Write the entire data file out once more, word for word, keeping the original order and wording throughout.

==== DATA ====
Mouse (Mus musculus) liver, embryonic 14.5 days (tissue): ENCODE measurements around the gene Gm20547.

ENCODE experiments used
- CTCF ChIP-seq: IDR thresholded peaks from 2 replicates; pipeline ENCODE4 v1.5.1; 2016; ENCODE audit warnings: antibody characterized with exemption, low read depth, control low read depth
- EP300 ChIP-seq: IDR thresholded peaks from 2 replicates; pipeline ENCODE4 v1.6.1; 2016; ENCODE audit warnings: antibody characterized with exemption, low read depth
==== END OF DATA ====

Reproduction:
Mouse (Mus musculus) liver, embryonic 14.5 days (tissue): ENCODE measurements around the gene Gm20547.

ENCODE experiments used
- CTCF ChIP-seq: IDR thresholded peaks from 2 replicates; pipeline ENCODE4 v1.5.1; 2016; ENCODE audit warnings: antibody characterized with exemption, low read depth, control low read depth
- EP300 ChIP-seq: IDR thresholded peaks from 2 replicates; pipeline ENCODE4 v1.6.1; 2016; ENCODE audit warnings: antibody characterized with exemption, low read depth